The Proper Takeaway And Backswing
When it comes to the swing, my golf instruction hinges on a simple idea: The swing is a chain reaction. What occurs at the start of the swing influences what happens at the end. If you execute the takeaway and backswing properly, you’ll hit the ball with accuracy and power. If you don’t, you’ll hit the ball off-line and with little power. A proper takeaway is critical to a good swing. Like the catalyst in a chain reaction, the takeaway starts everything in motion, as I stress in my golf tips.
It introduces width and coordination in the swing, and determines the quality and shape of the shot. In fact, many experts consider the first 30 inches of the takeaway the most crucial point in the swing. A one-piece movement starts the takeaway. To achieve this, sweep the club back low and slow as your left knee, hip, and shoulder turn to the right. Shift your weight slightly onto the right foot (for right-handers), creating the feeling as if the move was “all arms.
” And hold your chin up as you take the club away to allow for a full left shoulder turn. Here, some golf instruction differs on the position of the left heel. No hard and fast rules state that it should remain planted during takeaway. You’re free to lift it if you have to. I recommend in my golf lessons that you keep it planted as long as you can, creating resistance in the swing. However, if your heel must come up to complete the body-turn, then by all means lift it. It all depends on how flexible you are. Also, keep your wrists passive until the club reaches the height of your right hip. Cock your writs at this point as you complete the body turn, forming a right angle between the shaft and the left forearm. This is a good checkpoint.
If your wrists form a 90-degree angle and the club is on plane, your takeaway has been sound. Continue turning your arms and body until you’re at the top of the swing, or in the slot. Your weight is on your right foot and your club is as close to horizontal as possible. Both thumbs are under the shaft. Next comes a key transition point, one that I really focus on in my golf lessons. It needs to be smooth and unhurried, so don’t rush it. If you do, your swing will be come too narrow. Many tour players and players with low golf handicaps employee Harvey Penick’s “Magic Move” at this point. It’s ideal for beginning the downswing. And it’s simple.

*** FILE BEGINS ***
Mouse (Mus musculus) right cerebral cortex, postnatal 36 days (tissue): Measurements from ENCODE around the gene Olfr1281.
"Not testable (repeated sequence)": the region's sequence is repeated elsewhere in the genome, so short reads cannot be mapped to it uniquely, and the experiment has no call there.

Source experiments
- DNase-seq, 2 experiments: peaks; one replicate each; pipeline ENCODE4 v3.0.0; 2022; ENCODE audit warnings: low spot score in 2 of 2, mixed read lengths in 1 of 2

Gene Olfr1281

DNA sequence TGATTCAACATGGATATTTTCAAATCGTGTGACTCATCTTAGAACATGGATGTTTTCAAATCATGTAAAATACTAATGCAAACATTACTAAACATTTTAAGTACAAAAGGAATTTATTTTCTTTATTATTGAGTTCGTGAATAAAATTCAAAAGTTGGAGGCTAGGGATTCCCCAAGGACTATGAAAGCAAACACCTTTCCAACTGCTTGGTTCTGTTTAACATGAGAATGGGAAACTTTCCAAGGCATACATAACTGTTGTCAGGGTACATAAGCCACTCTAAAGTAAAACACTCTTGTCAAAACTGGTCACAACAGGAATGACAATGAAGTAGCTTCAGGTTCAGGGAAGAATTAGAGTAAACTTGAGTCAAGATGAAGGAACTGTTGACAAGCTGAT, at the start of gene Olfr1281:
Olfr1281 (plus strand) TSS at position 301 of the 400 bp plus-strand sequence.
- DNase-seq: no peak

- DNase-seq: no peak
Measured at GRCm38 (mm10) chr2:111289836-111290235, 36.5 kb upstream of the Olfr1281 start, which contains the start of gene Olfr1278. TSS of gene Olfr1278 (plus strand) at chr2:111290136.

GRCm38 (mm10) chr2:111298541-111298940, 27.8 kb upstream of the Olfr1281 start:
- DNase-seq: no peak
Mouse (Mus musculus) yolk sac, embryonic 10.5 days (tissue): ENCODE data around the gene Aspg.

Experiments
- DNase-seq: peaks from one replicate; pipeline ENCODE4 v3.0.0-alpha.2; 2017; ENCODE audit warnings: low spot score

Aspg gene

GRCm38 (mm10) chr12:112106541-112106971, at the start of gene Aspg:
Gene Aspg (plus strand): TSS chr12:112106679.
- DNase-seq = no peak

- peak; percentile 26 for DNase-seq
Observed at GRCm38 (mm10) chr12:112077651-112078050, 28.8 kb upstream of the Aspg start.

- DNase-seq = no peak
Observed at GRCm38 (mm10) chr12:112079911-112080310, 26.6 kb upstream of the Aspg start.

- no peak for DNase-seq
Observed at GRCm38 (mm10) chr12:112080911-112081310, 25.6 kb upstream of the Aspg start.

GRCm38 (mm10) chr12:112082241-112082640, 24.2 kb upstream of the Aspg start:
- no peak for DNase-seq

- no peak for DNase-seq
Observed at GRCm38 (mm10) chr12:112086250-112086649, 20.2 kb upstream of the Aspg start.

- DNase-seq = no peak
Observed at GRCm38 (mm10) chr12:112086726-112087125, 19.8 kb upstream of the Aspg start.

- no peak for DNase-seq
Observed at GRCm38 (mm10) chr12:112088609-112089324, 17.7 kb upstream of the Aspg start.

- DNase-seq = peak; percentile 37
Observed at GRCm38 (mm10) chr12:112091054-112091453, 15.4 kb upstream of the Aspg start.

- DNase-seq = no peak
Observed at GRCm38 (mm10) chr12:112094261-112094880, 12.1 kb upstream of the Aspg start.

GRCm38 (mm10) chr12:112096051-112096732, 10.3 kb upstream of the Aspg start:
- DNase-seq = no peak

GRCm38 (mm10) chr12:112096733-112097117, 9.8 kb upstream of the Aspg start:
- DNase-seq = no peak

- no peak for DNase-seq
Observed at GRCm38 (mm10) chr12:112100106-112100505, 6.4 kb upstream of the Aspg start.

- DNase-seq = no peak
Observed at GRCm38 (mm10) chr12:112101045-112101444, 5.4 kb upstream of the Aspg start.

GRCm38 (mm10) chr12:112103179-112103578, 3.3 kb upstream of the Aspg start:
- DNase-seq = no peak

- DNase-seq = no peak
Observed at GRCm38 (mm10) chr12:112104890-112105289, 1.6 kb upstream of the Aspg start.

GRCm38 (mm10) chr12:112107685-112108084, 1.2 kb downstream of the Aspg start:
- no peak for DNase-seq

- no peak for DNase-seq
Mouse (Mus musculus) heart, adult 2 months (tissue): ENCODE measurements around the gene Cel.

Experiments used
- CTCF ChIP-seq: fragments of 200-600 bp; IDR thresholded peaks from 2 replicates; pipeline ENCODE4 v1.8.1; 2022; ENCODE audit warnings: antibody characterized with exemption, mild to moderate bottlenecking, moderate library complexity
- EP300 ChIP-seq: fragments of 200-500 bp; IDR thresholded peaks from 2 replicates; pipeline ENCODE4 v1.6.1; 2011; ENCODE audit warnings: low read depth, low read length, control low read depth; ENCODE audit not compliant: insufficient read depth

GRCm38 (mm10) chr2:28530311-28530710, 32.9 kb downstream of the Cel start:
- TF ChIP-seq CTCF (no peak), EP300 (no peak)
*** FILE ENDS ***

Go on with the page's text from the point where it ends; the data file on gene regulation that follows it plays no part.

At the start of the downswing, shift your weight gradually to the left side while, at the same time, bringing your right arm closer to your body. That’s it. It’s a subtle but highly effective move. The Magic Move flattens out the swing plane slightly, putting it on the ideal position from which to swing the club on the optimum path and deliver the clubhead squared to the ball with power. The rest of the downswing is basically a reaction to what has come before. Retain the 90- degree angle between the left forearm and club as long as you can. Keep the flex in your knees and the gap between them as the club comes down. And settle your weight gradually on the left side of your body. Finally, make sure you keep your body behind the ball at impact. At this point, if you’ve executed the takeaway and downswing properly, you’ll return to the same position you assumed at the start of your swing.
The rest of the swing should follow naturally. A good exercise to practice when you can’t get to a driving range is the tire drill. It’s one I sometimes use in my golf lessons. Take an old tire and line it up where the ball should be in your swing. Then take a club, assume your normal set-up. Execute the takeaway and downswing, hitting the tire instead of the ball. Substitute a golf bag for the tire, if you want. Practice this drill as often as you can. It helps perfect the takeaway and backswing.
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